Neugebauer sought a 30-day extension and an interim proposed rule reflecting comments from banks and the CFTC.
The proposed rule would ban banks from making trades for their own accounts while allowing them to continue short-term trades for hedging or market-making. It also would limit banks’ investments in private-equity and hedge funds.
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Hungary Suffers Second Downgrade to Junk as IMF Talks Stall
Hungarian Prime Minister Viktor Orban’s drive to consolidate power at the cost of delaying an International Monetary Fund bailout prompted Standard and Poor’s to become the second ratings company in a month to downgrade the country’s debt to junk.
Proposed changes to Hungary’s central bank laws are complicating financing aid talks.
Hungary’s sovereign-credit ratings were cut one step to BB+ from BBB-, S&P, which had rated the eastern European nation at investment grade since 1996, said Dec. 21 in a statement, assigning a negative outlook. Moody’s Investors Service lowered its assessment to Ba1, the highest junk grade, on Nov. 24, while Fitch Ratings has assigned its lowest investment grade, BBB-.
Lawmakers are scheduled to approve changes to a draft central bank law today and pass the bill next week, which the European Central Bank said yesterday may “undermine” monetary policy independence. The IMF and the European Union cited the draft for breaking off financing talks with Hungary last week. IMF backing would bolster policy credibility, S&P said.
The European Commission hasn’t decided on whether to resume financial aid talks with Hungary, the EU executive’s representative in Budapest, Tamas Szucs, said in an e-mail yesterday. Earlier in the day yesterday, Olivier Bailly, a spokesman for the Commission, told reporters in Brussels that preliminary formal discussions over an aid package will begin in January.
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U.K. Treasury Plans Curbs on Excessive Credit-Card Charges
The British Treasury plans to stop airlines, retailers and other companies from levying excessive fees on customers paying with credit and bank cards by limiting the amount they charge to the cost of the transaction.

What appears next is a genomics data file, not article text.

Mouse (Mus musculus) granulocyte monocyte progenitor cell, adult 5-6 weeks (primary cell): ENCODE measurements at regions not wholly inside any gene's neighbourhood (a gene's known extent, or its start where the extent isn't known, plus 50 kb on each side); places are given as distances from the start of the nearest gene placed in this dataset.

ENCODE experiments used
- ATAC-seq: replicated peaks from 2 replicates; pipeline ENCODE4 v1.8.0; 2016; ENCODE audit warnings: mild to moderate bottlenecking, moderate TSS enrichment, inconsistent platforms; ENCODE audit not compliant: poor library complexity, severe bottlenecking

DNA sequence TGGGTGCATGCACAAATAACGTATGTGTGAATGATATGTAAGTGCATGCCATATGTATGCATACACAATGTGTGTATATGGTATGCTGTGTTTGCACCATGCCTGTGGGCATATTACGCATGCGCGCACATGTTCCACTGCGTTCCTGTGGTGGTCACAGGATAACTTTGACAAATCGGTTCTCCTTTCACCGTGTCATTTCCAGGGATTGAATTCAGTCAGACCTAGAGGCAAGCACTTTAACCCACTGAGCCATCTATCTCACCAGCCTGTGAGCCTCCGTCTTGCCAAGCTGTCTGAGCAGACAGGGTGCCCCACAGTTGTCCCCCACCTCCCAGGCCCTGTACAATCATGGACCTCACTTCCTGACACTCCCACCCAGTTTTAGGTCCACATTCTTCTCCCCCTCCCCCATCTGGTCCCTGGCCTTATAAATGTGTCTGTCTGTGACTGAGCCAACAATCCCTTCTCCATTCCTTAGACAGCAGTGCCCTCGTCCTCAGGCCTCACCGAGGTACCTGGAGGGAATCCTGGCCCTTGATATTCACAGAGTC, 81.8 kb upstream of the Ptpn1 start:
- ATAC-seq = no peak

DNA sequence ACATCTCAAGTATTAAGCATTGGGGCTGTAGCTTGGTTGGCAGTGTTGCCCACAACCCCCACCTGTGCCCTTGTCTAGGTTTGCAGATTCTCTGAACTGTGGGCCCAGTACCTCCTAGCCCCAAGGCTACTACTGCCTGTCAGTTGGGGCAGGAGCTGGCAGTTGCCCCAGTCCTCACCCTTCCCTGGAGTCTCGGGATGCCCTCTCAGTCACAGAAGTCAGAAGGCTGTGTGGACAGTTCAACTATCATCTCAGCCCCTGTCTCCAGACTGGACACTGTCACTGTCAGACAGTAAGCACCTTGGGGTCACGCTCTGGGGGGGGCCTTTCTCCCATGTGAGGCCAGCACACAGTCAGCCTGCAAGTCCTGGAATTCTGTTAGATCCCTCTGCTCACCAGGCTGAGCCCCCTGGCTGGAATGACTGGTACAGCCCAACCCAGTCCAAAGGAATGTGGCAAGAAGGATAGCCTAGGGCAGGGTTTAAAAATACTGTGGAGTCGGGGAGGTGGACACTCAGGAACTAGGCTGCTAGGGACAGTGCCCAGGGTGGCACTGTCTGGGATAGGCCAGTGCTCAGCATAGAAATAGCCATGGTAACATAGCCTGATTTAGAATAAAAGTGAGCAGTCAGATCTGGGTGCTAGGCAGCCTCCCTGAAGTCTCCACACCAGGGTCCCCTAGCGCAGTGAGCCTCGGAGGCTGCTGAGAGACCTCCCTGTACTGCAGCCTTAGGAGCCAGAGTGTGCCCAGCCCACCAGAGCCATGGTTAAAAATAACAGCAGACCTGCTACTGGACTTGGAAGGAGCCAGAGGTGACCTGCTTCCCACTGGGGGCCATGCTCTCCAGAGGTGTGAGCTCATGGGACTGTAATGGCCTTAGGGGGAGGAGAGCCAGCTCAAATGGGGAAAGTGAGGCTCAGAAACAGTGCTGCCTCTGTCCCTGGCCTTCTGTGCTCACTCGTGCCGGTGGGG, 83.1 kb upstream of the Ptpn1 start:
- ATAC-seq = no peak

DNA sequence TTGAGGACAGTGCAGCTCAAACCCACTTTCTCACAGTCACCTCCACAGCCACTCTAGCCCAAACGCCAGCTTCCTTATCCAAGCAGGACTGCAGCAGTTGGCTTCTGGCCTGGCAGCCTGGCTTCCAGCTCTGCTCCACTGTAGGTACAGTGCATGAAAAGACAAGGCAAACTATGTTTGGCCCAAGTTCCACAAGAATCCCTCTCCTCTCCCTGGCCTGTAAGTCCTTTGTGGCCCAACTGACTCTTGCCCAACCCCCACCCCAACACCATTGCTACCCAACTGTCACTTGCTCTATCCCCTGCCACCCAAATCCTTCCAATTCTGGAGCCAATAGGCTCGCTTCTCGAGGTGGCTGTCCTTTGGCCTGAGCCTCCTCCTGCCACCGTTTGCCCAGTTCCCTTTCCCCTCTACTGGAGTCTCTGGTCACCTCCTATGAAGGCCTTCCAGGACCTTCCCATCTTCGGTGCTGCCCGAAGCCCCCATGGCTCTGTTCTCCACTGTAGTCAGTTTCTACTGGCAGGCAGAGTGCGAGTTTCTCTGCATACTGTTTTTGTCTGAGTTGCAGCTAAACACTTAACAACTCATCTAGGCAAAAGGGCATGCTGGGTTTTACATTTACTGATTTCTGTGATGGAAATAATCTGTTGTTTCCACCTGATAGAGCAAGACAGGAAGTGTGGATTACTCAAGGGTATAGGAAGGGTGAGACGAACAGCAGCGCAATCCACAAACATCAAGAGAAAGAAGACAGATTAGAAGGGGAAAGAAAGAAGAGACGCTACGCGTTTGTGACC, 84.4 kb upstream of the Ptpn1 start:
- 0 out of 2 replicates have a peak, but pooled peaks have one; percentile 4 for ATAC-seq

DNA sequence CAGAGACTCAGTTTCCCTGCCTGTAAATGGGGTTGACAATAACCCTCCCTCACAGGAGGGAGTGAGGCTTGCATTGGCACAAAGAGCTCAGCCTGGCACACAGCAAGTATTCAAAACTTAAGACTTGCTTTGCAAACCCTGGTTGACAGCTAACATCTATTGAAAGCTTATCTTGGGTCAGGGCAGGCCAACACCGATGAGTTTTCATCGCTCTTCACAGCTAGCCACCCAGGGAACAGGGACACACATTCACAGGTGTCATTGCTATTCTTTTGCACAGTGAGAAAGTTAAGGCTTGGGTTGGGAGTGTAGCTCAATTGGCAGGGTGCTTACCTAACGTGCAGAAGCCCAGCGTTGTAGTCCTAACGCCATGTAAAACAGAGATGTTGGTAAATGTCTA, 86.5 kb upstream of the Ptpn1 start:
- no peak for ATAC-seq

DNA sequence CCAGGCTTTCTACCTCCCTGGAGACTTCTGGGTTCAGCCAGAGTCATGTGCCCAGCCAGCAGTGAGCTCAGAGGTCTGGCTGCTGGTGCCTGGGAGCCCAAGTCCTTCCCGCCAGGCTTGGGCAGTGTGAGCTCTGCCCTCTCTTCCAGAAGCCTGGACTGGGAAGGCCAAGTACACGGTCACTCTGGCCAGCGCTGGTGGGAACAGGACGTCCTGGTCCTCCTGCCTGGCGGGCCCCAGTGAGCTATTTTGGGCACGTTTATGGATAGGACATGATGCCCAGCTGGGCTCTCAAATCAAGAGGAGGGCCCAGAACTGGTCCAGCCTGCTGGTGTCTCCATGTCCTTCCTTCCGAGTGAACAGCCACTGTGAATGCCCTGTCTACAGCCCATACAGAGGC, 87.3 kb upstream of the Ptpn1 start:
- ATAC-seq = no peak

The Office of Fair Trading, the U.K.’s antitrust regulator, said in June that the law should be changed. A three-month investigation found evidence of “drip pricing” surcharges that cost U.K. consumers 300 million pounds ($470 million) in 2009 in the airline industry alone, the OFT said.
The Treasury will consult business and consumer groups and plans to have legislation in place by the end of next year, according to today’s statement.
Which?, a consumer-rights group, said in a statement that the move will be a “huge victory” for shoppers and called on companies to “be up front” about charges immediately and not wait for legislation. Which? filed a so-called supercomplaint with the OFT in March about the practice, singling out taxi services and low-cost airlines as surchargers.
Bank of New York Mellon Settles Auction-Rate Investigation
Bank of New York Mellon Corp. will pay $1.3 million to New York, Texas and Florida to resolve a probe into manipulative trading of auction-rate securities.
The joint investigation by the Texas State Securities Board, the Florida Office of Financial Regulation and New York Attorney General Eric Schneiderman was tied to the actions of Mellon Financial Markets as an intermediary broker on behalf of Citizens Property Insurance Corp. of Florida, according to statements from Schneiderman’s office and the Florida and Texas agencies. The settlement includes penalties, fees and costs.